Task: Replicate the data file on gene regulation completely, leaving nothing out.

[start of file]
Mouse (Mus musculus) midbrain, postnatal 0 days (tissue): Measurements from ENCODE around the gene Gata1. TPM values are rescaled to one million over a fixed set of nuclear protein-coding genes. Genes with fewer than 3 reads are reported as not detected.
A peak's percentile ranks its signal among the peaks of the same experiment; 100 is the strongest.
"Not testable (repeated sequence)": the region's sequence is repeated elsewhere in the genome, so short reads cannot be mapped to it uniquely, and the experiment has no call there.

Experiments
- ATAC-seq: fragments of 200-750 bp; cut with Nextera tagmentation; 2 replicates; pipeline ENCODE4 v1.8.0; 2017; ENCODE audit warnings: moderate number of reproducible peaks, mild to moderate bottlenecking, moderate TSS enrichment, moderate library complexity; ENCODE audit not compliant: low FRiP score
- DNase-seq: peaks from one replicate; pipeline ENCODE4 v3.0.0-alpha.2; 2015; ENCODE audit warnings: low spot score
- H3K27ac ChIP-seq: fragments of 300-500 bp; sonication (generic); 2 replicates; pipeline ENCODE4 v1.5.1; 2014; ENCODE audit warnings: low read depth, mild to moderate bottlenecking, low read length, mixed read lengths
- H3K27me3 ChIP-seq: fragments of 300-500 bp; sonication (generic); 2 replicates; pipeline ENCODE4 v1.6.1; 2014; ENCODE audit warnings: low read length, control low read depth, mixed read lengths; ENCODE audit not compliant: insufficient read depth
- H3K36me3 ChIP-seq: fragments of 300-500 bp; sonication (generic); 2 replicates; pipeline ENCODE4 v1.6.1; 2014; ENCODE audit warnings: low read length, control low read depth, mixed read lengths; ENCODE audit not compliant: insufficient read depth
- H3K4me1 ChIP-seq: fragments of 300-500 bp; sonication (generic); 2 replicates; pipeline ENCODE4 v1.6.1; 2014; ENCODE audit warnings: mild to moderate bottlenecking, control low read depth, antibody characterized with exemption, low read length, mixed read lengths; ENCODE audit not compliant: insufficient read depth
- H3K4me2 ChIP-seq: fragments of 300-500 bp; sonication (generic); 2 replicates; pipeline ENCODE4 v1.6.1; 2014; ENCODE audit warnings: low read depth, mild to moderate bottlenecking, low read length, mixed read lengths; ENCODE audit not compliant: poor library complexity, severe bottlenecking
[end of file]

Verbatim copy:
Mouse (Mus musculus) midbrain, postnatal 0 days (tissue): Measurements from ENCODE around the gene Gata1. TPM values are rescaled to one million over a fixed set of nuclear protein-coding genes. Genes with fewer than 3 reads are reported as not detected.
A peak's percentile ranks its signal among the peaks of the same experiment; 100 is the strongest.
"Not testable (repeated sequence)": the region's sequence is repeated elsewhere in the genome, so short reads cannot be mapped to it uniquely, and the experiment has no call there.

Experiments
- ATAC-seq: fragments of 200-750 bp; cut with Nextera tagmentation; 2 replicates; pipeline ENCODE4 v1.8.0; 2017; ENCODE audit warnings: moderate number of reproducible peaks, mild to moderate bottlenecking, moderate TSS enrichment, moderate library complexity; ENCODE audit not compliant: low FRiP score
- DNase-seq: peaks from one replicate; pipeline ENCODE4 v3.0.0-alpha.2; 2015; ENCODE audit warnings: low spot score
- H3K27ac ChIP-seq: fragments of 300-500 bp; sonication (generic); 2 replicates; pipeline ENCODE4 v1.5.1; 2014; ENCODE audit warnings: low read depth, mild to moderate bottlenecking, low read length, mixed read lengths
- H3K27me3 ChIP-seq: fragments of 300-500 bp; sonication (generic); 2 replicates; pipeline ENCODE4 v1.6.1; 2014; ENCODE audit warnings: low read length, control low read depth, mixed read lengths; ENCODE audit not compliant: insufficient read depth
- H3K36me3 ChIP-seq: fragments of 300-500 bp; sonication (generic); 2 replicates; pipeline ENCODE4 v1.6.1; 2014; ENCODE audit warnings: low read length, control low read depth, mixed read lengths; ENCODE audit not compliant: insufficient read depth
- H3K4me1 ChIP-seq: fragments of 300-500 bp; sonication (generic); 2 replicates; pipeline ENCODE4 v1.6.1; 2014; ENCODE audit warnings: mild to moderate bottlenecking, control low read depth, antibody characterized with exemption, low read length, mixed read lengths; ENCODE audit not compliant: insufficient read depth
- H3K4me2 ChIP-seq: fragments of 300-500 bp; sonication (generic); 2 replicates; pipeline ENCODE4 v1.6.1; 2014; ENCODE audit warnings: low read depth, mild to moderate bottlenecking, low read length, mixed read lengths; ENCODE audit not compliant: poor library complexity, severe bottlenecking